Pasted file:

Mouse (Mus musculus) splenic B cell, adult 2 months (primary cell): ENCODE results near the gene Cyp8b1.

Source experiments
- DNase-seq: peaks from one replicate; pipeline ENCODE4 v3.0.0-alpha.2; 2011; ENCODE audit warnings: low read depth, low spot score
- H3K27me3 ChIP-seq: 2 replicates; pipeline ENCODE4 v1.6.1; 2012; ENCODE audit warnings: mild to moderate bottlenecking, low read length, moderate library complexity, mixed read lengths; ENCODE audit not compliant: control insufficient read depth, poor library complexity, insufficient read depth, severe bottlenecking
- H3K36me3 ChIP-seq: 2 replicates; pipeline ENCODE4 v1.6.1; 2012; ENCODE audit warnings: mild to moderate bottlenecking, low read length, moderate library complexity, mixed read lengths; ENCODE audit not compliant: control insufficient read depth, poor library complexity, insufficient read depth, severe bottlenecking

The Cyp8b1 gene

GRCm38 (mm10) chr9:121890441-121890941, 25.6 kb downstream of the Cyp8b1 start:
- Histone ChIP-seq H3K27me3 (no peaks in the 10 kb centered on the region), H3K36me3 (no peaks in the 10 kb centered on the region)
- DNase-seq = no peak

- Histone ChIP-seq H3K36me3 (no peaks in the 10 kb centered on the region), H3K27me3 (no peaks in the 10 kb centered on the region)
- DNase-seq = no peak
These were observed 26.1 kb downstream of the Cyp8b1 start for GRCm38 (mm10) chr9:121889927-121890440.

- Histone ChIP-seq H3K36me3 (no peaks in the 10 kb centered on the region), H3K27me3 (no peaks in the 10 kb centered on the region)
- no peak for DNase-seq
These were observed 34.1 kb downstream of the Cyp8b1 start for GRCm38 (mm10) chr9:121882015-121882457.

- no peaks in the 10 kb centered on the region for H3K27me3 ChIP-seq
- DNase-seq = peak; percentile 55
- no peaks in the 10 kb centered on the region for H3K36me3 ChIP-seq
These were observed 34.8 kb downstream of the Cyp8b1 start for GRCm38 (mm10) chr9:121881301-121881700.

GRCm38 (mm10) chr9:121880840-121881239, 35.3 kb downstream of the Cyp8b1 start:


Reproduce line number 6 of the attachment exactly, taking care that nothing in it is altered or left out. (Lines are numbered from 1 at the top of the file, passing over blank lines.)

The Cyp8b1 gene